Microsoft Office Tutorials and References
In Depth Information
Understanding text functions
The TRUNC function
The TRUNC function truncates everything to the right of the decimal point in a number,
regardless of its sign. It takes the arguments ( number, num_digits ). If num_digits isn’t
specified, it’s set to 0. Otherwise, TRUNC truncates everything after the specified number of
digits to the right of the decimal point. For example, the formula =TRUNC(13.978) returns the
value 13 ; the formula =TRUNC(13.978, 1) returns the value 13.9 .
Understanding text functions
Text functions in Excel are some of the most useful word-processing and data-management
tools you’ll find anywhere—they perform tasks that word-processing programs can’t. These
functions are conveniently listed for you when you click the Text button on the Formulas
tab on the ribbon.
You can use the TRIM and CLEAN functions to remove extra spaces and nonprinting
characters, which is great for cleaning up imported data—a task that ranges from difficult to
impossible using search and replace. The UPPER, LOWER, and PROPER functions change the
case of words, sentences, and paragraphs with no retyping. You might find yourself copying
text from other documents into Excel just so that you can apply these functions. After using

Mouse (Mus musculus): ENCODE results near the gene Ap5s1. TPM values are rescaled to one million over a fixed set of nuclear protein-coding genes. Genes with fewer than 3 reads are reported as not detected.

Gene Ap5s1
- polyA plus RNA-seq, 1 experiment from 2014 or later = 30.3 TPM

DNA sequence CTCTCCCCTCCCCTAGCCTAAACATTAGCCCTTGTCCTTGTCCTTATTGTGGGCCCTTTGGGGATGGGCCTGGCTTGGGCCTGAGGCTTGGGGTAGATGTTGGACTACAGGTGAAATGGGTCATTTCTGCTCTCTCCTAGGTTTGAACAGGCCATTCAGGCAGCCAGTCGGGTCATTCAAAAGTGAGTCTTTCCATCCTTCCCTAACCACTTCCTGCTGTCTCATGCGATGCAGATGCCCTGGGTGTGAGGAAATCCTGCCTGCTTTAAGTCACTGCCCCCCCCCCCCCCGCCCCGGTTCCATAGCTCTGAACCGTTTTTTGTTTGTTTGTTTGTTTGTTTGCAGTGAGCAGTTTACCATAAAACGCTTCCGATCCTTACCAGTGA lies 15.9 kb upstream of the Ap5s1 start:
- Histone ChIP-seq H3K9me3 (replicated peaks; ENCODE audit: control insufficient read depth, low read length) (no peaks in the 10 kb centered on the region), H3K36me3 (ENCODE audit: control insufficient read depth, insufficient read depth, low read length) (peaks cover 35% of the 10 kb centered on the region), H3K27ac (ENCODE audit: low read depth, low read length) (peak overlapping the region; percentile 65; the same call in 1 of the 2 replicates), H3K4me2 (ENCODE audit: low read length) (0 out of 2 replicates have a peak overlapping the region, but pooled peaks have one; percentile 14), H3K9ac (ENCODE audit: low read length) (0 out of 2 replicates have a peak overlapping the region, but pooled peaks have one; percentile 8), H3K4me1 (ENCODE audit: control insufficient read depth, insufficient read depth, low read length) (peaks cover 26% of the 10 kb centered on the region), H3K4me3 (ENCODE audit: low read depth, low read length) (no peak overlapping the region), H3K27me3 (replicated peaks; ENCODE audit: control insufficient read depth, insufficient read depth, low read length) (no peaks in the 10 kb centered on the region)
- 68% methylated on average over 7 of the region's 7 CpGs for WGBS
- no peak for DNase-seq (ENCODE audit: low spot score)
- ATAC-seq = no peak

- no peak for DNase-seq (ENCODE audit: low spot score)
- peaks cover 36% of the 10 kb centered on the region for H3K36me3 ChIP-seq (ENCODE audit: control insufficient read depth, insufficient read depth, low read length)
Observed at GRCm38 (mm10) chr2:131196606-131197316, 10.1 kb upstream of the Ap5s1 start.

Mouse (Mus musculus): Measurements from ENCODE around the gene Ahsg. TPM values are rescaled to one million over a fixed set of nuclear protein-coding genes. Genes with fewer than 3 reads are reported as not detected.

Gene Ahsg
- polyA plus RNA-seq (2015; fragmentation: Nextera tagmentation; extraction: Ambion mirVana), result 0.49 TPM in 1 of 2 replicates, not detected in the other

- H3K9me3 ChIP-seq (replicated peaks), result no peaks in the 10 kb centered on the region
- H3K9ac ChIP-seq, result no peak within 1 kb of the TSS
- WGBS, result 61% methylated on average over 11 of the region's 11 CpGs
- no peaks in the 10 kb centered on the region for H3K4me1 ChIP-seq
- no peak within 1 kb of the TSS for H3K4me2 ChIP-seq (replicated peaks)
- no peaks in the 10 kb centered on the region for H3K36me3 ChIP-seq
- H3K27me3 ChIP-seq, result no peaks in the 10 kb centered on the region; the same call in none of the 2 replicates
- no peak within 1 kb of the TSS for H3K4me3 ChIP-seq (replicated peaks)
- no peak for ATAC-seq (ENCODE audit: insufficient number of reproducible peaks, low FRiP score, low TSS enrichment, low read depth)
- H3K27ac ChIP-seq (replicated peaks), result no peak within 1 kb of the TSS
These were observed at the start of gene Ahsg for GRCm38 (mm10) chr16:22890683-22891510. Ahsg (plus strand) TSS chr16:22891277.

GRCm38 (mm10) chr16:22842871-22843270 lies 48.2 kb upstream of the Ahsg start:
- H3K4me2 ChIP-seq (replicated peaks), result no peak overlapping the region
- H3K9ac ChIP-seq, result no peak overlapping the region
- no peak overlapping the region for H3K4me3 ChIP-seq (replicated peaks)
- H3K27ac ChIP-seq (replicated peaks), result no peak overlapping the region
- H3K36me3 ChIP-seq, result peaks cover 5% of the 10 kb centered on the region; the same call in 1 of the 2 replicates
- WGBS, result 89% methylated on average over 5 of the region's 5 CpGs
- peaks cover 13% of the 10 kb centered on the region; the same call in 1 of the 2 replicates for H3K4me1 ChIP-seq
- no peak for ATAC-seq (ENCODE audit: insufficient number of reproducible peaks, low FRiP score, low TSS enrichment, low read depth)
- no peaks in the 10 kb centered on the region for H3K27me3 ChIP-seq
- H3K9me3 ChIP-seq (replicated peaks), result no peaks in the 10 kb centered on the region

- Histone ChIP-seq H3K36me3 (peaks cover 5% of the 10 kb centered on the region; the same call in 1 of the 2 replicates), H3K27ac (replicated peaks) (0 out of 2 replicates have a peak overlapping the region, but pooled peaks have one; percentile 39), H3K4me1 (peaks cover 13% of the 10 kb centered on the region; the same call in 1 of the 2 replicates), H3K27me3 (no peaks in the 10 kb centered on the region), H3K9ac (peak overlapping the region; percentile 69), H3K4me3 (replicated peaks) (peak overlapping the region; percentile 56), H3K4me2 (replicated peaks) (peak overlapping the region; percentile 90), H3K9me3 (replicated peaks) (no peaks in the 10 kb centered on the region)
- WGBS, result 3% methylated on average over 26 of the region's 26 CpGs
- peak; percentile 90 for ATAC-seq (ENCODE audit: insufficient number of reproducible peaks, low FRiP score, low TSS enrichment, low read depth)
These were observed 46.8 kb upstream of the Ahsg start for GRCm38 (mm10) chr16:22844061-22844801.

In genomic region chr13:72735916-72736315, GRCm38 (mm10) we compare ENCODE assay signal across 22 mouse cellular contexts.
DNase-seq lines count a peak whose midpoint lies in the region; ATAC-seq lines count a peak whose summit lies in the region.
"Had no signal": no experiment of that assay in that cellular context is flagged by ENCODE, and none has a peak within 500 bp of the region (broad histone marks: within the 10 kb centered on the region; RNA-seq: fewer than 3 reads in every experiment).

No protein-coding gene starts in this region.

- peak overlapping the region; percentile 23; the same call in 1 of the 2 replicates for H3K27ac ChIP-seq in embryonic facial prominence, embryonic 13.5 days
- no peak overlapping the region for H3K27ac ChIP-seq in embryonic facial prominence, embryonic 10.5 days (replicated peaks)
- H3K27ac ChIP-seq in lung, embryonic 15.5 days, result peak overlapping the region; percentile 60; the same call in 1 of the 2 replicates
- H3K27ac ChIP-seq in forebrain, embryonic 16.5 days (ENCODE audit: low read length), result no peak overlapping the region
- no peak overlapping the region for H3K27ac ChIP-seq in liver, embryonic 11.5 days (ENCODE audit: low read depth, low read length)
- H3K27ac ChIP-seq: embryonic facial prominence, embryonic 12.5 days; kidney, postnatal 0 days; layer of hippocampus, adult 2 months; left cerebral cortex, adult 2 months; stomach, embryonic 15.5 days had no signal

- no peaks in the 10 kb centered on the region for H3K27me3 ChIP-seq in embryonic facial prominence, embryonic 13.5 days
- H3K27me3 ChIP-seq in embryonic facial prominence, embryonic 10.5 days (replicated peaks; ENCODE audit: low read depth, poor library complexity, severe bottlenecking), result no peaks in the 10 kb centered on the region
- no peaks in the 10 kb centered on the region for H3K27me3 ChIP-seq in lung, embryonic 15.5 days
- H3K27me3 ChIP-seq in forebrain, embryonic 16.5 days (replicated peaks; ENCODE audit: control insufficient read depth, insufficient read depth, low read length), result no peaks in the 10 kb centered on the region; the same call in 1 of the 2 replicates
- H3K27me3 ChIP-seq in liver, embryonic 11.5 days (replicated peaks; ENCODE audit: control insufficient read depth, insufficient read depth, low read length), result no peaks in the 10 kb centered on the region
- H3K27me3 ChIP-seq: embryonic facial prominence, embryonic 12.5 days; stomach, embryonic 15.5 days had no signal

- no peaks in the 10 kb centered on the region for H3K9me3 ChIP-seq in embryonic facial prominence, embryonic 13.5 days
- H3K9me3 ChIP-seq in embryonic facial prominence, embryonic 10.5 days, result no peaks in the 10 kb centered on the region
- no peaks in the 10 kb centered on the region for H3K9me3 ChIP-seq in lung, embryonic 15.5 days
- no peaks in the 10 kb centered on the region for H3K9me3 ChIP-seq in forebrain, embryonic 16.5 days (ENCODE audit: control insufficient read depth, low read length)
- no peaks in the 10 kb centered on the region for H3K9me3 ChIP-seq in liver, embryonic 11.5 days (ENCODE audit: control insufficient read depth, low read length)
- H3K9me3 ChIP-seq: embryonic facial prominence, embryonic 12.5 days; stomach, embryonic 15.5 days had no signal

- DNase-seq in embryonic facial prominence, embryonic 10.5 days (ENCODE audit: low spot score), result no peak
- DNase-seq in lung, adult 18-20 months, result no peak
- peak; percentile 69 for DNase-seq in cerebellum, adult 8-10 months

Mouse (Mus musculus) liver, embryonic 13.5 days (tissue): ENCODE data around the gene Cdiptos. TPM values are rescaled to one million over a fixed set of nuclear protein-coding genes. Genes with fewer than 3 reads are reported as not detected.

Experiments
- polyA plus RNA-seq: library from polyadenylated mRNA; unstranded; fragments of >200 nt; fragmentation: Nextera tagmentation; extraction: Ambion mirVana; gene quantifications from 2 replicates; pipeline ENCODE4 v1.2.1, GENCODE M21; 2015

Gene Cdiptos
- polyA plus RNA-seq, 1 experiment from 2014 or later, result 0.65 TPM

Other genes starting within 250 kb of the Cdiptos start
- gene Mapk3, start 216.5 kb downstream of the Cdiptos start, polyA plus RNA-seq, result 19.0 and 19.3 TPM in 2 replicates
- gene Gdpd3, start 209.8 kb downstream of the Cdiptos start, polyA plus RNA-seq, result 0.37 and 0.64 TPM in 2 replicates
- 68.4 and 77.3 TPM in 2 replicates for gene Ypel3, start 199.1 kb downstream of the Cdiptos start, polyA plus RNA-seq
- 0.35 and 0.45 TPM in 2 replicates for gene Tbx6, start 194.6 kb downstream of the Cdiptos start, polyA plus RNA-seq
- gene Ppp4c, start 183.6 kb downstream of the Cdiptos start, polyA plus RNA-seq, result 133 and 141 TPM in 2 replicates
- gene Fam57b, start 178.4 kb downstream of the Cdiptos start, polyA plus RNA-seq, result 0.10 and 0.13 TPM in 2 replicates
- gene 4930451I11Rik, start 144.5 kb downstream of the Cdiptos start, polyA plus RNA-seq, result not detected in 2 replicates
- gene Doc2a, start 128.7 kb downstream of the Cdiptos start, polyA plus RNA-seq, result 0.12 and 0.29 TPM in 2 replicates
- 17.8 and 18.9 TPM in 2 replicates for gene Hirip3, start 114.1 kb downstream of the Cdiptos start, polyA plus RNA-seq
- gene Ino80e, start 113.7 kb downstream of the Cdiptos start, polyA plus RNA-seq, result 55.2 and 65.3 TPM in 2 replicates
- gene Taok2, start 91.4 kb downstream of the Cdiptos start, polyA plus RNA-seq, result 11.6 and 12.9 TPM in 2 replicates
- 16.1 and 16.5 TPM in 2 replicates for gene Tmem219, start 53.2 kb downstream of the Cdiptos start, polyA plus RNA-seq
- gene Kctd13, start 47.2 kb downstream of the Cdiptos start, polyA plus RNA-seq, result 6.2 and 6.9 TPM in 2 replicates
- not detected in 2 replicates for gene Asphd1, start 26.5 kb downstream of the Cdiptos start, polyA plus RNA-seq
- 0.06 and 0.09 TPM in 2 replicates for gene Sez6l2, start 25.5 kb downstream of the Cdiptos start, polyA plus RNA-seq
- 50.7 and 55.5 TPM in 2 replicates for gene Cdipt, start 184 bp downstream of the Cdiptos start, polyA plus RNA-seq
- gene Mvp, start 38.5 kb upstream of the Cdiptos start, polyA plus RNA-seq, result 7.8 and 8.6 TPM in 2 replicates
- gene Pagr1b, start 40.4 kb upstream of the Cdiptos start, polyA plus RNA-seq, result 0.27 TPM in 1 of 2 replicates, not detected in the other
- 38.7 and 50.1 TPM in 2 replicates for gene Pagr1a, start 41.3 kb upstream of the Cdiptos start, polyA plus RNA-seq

text functions, select the cells containing the formulas, press Ctrl+C to copy, click the Paste
button on the Home tab, and then click Paste Values to convert the formulas to their
resulting (text) values. You can then copy the edited text into the original document.
In the following sections, we discuss the most useful Excel text functions.
Using selected text functions
Text functions convert numeric entries, as well as numeric text entries, into text strings so
that you can manipulate the text strings themselves. Numeric text is a type of numeric
entry that provides a few specific text characters in addition to numeric characters. For
details, see “Using numeric text in formulas” in Chapter 12.
The TEXT function
The TEXT function converts a number into a text string with a specified format. Its
arguments are ( value, format_text ), where value represents any number, formula, or cell
reference; and format_text is the format for displaying the resulting string. For example, the
formula =TEXT(98/4, "0.00") returns the text string 24.50 . You can use any Excel formatting
symbol ($, #, 0, and so on) except the asterisk (*) to specify the format you want, but you
can’t use the General format.
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